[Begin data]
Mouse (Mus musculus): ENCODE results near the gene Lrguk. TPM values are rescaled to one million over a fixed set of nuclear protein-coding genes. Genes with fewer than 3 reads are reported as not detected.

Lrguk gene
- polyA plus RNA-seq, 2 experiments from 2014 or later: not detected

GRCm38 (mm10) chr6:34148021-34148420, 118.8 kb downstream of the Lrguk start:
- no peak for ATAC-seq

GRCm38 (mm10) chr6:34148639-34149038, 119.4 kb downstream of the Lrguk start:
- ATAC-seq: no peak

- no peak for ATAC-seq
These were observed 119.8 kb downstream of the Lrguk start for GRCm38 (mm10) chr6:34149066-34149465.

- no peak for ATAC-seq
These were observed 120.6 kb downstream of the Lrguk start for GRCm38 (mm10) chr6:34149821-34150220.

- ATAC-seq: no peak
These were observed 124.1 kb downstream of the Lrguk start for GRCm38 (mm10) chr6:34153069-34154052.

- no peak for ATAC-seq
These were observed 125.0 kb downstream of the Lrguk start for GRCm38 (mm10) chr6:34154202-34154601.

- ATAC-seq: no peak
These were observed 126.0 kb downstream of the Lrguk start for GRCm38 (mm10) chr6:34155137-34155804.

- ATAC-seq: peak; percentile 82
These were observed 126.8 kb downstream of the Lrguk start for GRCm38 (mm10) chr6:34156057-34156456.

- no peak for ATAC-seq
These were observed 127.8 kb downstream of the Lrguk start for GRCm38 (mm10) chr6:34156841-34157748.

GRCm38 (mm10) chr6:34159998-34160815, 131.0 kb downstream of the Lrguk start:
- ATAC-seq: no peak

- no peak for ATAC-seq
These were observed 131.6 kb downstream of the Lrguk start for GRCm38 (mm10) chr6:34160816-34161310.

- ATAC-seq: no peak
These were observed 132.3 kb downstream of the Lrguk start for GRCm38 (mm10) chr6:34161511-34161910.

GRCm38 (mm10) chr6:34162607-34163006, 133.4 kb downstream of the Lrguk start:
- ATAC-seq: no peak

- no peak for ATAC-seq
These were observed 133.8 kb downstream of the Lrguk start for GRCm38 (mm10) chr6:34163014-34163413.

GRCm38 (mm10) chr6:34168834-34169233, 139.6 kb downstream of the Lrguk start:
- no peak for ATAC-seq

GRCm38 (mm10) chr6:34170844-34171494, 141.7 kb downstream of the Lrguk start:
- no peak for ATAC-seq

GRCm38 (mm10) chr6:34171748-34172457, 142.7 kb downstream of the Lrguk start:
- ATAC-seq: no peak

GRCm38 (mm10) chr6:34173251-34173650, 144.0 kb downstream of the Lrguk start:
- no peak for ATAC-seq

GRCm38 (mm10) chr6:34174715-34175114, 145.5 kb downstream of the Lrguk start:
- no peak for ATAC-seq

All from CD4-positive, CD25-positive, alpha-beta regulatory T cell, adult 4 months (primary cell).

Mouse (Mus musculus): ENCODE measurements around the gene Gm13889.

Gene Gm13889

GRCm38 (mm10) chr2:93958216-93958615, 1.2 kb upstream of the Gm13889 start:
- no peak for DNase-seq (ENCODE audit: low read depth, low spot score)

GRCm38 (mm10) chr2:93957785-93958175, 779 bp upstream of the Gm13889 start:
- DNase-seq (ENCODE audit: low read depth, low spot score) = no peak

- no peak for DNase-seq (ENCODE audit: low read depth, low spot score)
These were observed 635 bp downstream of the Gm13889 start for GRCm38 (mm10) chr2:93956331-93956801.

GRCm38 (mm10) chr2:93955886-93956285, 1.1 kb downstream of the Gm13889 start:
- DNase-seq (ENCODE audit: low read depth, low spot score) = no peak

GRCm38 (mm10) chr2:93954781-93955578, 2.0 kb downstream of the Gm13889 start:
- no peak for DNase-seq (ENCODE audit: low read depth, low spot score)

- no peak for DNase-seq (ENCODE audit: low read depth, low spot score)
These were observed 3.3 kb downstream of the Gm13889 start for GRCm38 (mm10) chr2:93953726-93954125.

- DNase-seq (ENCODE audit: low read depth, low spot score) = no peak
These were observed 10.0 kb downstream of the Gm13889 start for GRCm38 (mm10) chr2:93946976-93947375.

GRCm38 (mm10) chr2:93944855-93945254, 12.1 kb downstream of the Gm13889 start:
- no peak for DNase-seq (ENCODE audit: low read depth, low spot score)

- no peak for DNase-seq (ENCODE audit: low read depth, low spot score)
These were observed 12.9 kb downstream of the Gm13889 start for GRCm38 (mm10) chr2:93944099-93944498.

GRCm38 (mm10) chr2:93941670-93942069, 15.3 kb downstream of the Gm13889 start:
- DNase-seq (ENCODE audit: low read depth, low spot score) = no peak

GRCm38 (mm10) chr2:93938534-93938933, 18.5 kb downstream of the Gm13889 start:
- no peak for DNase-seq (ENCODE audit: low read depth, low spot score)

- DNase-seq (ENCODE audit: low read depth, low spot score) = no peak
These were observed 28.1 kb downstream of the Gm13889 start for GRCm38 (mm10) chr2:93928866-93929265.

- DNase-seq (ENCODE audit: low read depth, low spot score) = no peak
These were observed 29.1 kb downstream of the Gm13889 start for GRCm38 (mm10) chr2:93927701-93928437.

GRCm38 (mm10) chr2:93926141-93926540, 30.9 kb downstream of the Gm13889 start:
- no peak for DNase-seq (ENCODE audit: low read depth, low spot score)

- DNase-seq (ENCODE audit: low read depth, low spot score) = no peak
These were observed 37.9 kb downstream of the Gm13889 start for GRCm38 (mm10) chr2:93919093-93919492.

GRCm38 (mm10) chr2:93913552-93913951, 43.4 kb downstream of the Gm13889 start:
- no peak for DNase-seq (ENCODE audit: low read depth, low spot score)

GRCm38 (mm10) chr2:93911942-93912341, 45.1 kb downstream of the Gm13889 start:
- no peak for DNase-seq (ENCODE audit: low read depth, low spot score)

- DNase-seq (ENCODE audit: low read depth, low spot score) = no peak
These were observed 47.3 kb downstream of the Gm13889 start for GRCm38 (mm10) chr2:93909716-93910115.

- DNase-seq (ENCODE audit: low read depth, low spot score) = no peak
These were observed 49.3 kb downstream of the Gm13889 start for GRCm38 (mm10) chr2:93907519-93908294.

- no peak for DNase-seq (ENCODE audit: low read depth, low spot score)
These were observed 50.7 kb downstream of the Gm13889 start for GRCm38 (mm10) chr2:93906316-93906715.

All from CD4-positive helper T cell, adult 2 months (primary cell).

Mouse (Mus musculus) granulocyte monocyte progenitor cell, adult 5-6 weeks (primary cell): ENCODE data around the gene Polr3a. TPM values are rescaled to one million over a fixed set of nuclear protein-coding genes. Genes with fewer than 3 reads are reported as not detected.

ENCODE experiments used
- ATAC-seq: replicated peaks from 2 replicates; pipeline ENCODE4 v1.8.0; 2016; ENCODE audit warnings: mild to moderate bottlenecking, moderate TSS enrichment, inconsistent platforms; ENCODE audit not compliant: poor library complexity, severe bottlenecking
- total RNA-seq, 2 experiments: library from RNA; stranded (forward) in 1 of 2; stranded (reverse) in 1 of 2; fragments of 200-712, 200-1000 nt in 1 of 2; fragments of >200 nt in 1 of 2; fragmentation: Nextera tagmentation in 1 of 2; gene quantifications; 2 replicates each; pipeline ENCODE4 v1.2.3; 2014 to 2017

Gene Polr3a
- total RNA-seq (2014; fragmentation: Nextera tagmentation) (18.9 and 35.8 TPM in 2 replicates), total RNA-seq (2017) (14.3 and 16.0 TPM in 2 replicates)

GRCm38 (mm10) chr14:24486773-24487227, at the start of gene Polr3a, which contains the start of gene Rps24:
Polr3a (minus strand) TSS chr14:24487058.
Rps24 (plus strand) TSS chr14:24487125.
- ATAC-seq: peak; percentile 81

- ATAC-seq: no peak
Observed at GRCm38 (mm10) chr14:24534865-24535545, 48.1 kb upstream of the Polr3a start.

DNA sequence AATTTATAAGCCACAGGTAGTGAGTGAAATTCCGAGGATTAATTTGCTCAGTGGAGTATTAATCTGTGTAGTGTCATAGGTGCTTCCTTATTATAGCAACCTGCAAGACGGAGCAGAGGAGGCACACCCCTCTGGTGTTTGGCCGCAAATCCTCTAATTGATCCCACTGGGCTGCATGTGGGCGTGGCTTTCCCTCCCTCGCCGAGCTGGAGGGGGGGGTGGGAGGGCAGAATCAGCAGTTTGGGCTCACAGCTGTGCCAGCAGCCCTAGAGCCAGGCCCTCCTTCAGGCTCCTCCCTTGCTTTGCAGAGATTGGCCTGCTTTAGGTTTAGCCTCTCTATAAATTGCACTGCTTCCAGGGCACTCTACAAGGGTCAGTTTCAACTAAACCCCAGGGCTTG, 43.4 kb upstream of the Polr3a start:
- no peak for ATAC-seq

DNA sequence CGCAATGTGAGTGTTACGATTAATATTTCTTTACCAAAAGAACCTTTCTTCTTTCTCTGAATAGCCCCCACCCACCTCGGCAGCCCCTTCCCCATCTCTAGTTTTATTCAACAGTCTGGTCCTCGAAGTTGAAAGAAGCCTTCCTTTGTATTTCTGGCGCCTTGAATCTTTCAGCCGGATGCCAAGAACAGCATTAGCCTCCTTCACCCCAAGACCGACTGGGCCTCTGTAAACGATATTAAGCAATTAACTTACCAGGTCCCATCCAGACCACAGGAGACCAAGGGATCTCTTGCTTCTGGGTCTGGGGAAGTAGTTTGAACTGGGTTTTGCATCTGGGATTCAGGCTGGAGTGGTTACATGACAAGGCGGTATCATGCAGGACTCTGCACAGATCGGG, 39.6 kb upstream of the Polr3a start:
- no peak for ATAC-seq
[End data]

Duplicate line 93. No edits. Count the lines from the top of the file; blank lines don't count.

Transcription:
Polr3a (minus strand) TSS chr14:24487058.